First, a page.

Centre for Sustainable Infrastructure
The Centre for Sustainable Infrastructure (CSI) provides a focus for multi-disciplinary research in the field of sustainable civil infrastructure.
Civil infrastructure research at Swinburne is undertaken within the Centre for Sustainable Infrastructure, commonly known as CSI-Swinburne. Infrastructure is critical to the economic wellbeing of Australia with some $30 billion invested annually. Infrastructure underpins the delivery of essential services, drives economic growth, supports social needs and is closely linked to the high quality of life enjoyed by the developed world. All individuals, corporations and governments gain the benefits of good infrastructure or suffer the losses from poorly performing infrastructure.
Contemporary challenges facing the community include extending the life of ageing infrastructure and the provision of new infrastructure for a growing population in a cost effective and environmentally sustainable manner. The life cycle of any infrastructure system involves planning and procurement, design and construction, performance monitoring and renewal and in each of these phases different research challenges exist including the impact of new technologies, incorporation of sustainable materials, modelling and retrofitting for deterioration effects, asset management and the impact of extreme loads, climate change and the carbon economy.
CSI provides a focus for multi-disciplinary research in the field of sustainable civil infrastructure, which is a topic of national importance in the 21st century, and will expand research links through collaboration both nationally and internationally in a manner consistent with the new Federal Governments research model of 'hubs and spokes'.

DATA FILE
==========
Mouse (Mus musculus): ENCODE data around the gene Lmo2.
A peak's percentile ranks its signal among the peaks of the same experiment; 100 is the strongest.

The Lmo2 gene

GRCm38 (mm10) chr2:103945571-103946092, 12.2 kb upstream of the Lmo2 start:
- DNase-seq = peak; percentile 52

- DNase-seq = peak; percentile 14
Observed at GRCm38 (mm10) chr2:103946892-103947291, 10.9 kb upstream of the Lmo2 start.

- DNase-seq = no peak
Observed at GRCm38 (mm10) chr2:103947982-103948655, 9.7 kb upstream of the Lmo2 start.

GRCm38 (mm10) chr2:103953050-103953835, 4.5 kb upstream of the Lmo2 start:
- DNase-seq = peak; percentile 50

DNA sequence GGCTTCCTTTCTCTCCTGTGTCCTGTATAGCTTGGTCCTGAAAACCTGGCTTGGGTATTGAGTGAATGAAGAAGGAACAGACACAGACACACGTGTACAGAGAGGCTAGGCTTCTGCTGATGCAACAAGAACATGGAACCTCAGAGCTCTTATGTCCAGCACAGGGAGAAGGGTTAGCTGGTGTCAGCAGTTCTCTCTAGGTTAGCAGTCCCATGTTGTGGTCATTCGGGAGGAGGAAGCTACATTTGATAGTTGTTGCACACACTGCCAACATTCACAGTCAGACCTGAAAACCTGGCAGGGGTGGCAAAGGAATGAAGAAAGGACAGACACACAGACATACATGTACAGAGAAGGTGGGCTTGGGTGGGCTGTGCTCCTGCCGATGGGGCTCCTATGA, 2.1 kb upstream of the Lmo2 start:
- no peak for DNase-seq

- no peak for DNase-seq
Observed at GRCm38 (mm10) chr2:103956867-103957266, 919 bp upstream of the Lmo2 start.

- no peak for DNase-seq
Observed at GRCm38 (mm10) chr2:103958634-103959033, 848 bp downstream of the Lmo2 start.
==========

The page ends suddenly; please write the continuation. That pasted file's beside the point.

- CSI Seminars
12:30 PM, Thu Sep 11, ATC205
CSI Research Seminar Program
Mohsen Amerion, Swinburne
CSI Research Programs
CSI has three major research programs consisting of a series of projects involving industry partners, centre staff, research fellows and graduate students. The research is carried out using analytical and experimental techniques to suit the project requirements and all will consider emerging technologies. The three research program areas are as follows:
- Ground work
- State at a standstill as major projects wind up
- Taking the high load
- RW Chapman medal win
- Can you quake-proof a building?
- Making future buildings safer
- Recycled roads to deliver waste savings
- C-minus card means we must try harder
- Quake 'pretty much a bullseye': building expert
- Swinburne awarded $1.48M for research
- Web tool to get us tanked up